dmitry vilensky on Sun, 6 Dec 2009 15:15:42 +0100 (CET)

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<nettime> Chto Delat International No. 1: Transitional Justice is on line

*Chto Delat International issue no.1*, entitled* **Transitional
*, emerged as a cooperation among its authors and in connection with the
recent production of the video film *Partisan Songspiel: A Belgrade
*, during the summer of 2009 in Belgrade.

Our authors provide a contextual overview of a Serbian society in
transition. During the last two decades, it existed as an isolated camp
where everyday life was monopolized by corrupt politicians and ruthless
tycoons. The catastrophe of the wars in the ex-Yugoslav countries, which
unfolded as an act of mutual extermination, was followed by economic
polarization and discrimination against a large part of the population, who
ended up homeless and deprived of any state protection.

The collective *Zampa di Leone* has produced furious illustrations of
hardcore Serbian realities. Novi Sad lesbian activist and *Partisan
Songspiel actress Biljana Stankovi?? Lori discusses the autonomy of the
LGBTIQ community in Serbia in her text
the Windows of Activism<>
 In his text ???<>In
the Waiting Room<>
 activist and independent writer Boban Stojanovi?? draws a parallel between
the Stonewall riots, which are seen as the beginning of the contemporary
struggle for the rights of sexual minorities, and the Pride Parade that was
planned in Belgrade forty years later. In his text ???Beyond
 Neboj??a Miliki??, cultural worker and program editor at Cultural Center REX,
writes about how mass crimes, such as the tragedy in Srebrenica, are
perceived in Serbian society today. In
and Class Racism in
 Vladan Jeremi?? and Rena R??dle discuss the various forms of ethnic and class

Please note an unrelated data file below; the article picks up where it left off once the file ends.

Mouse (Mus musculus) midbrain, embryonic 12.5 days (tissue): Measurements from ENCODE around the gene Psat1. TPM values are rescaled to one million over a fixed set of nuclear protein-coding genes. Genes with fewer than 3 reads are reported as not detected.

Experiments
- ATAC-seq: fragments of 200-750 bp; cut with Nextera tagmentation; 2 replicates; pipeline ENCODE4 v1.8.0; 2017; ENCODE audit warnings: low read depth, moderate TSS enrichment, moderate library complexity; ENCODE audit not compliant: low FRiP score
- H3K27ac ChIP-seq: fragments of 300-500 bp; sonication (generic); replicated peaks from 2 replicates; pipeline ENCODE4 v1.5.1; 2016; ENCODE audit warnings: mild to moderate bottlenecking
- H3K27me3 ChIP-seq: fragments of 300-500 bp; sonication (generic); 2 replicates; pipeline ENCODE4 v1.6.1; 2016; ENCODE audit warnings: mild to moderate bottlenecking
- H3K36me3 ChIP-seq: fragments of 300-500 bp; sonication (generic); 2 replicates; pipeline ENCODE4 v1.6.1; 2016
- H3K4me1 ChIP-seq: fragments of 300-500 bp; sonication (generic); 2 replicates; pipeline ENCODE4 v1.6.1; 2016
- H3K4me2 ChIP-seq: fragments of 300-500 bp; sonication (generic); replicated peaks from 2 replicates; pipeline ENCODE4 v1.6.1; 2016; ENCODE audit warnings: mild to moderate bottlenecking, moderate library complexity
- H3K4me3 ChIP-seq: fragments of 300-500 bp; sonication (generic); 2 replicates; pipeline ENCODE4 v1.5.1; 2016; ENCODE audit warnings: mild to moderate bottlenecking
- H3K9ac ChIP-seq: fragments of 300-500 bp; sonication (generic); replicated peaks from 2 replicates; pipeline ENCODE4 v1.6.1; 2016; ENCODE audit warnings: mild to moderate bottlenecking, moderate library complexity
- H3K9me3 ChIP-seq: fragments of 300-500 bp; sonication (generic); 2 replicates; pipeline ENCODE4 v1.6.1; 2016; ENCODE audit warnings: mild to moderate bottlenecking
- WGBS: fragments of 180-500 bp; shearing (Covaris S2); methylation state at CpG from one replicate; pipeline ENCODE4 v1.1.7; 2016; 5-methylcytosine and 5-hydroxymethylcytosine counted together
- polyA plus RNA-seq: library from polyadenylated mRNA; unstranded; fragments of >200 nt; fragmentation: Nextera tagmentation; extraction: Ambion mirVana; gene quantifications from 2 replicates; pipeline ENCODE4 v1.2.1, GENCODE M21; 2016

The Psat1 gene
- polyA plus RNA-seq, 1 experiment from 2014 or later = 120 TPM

racism against Roma that have appeared throughout contemporary Europe.
In ???<>Why
Do Partisans Still Matter to
Du??an Grlja, editor of Prelom, journal for images and politics, and a member
of Prelom kolektiv <>, explains that the
reference to partisans, communism, and socialist Yugoslavia, as well as the
originality of their solutions, represents a ???non-existing impossibility???
that can provide a radical alternative to what was and still is happening in
the region, which is now termed the Western Balkans in the dominant
geopolitical agenda.  *

The term ???transitional justice??? has recently received greater attention by
both academics and policymakers. It has also generated interest in the
fields of political and legal discourse, especially in transitional
societies. Transitional justice refers to a range of approaches that certain
authorities may use to address past human rights violations and includes
both judicial and non-judicial approaches. In the case of the ex-YU
countries, transitional justice has been connected with International
Tribunal for War Crimes and not, consequently, to other important aspects
such as lustration or desirable institutional reforms.

more here

we will be glad to here your comments and critique

all my best

Dmitry Vilensky

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